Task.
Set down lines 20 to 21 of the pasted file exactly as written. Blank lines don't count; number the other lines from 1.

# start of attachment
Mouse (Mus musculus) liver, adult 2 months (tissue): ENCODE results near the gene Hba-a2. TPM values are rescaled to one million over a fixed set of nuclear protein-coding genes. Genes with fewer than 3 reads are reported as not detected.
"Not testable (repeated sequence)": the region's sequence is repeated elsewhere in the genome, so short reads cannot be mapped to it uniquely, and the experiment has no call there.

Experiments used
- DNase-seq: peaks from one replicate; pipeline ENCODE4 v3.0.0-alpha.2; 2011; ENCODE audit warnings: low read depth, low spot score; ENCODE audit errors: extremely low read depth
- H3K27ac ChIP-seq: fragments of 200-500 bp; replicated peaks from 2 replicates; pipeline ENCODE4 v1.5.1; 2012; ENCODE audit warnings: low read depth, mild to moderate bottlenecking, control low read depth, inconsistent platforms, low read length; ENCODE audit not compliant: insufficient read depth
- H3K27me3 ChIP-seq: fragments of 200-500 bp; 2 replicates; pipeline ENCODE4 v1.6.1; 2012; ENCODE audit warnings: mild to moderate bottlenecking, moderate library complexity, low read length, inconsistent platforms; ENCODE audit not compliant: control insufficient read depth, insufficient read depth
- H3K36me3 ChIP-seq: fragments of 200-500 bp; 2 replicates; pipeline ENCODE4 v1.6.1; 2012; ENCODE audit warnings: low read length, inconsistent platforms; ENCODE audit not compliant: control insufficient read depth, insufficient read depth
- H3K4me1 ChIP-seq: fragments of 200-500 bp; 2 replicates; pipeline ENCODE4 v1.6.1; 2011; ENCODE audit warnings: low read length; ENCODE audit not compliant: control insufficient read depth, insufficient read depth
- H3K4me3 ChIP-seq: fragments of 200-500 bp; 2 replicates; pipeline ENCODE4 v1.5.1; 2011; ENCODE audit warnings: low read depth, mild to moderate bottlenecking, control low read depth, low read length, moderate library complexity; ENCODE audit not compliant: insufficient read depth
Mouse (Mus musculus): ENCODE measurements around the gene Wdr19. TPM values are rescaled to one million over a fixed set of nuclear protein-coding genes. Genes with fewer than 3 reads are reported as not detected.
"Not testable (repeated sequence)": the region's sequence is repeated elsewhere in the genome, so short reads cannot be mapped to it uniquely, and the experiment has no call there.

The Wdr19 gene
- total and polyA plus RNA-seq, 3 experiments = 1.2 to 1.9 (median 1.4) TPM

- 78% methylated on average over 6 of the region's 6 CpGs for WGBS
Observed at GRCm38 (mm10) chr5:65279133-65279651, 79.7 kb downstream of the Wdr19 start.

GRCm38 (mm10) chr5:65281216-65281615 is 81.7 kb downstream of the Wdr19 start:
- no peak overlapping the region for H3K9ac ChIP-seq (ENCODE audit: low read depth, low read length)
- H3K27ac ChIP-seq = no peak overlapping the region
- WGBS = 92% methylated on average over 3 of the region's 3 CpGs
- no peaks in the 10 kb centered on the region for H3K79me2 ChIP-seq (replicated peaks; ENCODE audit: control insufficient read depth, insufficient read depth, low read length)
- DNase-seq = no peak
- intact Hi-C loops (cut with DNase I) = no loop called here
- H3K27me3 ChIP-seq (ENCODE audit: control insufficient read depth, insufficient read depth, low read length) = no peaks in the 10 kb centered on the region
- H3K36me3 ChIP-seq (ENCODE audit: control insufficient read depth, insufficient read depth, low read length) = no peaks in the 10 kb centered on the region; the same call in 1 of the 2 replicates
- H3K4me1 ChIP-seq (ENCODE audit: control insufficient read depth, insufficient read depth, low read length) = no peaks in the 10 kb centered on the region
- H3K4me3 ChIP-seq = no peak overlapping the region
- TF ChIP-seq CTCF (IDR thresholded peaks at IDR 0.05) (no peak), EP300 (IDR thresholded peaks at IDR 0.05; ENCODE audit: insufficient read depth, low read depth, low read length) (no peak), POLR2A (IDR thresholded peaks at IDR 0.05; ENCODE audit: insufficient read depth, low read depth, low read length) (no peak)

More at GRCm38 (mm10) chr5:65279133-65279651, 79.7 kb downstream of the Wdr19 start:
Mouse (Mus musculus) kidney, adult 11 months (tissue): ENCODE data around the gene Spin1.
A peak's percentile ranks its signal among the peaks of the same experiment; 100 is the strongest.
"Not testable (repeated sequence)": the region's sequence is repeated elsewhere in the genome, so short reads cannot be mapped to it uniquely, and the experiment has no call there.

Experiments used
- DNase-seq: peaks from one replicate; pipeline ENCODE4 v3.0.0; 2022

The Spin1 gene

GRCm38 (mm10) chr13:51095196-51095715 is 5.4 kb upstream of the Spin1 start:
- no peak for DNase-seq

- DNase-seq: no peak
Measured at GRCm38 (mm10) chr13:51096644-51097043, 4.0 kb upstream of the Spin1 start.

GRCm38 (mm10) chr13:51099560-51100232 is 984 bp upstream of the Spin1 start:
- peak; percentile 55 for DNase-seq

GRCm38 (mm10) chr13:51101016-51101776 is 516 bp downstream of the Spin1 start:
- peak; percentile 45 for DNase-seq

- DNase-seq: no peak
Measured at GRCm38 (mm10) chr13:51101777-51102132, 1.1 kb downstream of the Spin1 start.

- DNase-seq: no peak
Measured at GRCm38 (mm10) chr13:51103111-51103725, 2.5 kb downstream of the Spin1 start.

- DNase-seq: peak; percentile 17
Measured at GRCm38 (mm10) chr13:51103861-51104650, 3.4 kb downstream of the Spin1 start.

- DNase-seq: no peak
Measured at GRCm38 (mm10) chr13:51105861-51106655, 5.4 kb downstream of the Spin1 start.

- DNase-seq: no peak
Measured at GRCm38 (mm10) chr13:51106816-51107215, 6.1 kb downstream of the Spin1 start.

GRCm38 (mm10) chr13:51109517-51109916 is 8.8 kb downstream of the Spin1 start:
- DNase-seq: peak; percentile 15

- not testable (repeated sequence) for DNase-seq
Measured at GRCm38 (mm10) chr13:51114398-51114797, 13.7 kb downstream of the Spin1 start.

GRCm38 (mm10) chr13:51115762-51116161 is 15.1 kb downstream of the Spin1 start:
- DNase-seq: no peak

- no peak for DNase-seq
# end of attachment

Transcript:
- no peaks in the 10 kb centered on the region for H3K79me2 ChIP-seq (replicated peaks; ENCODE audit: control insufficient read depth, insufficient read depth, low read length)
- DNase-seq = no peak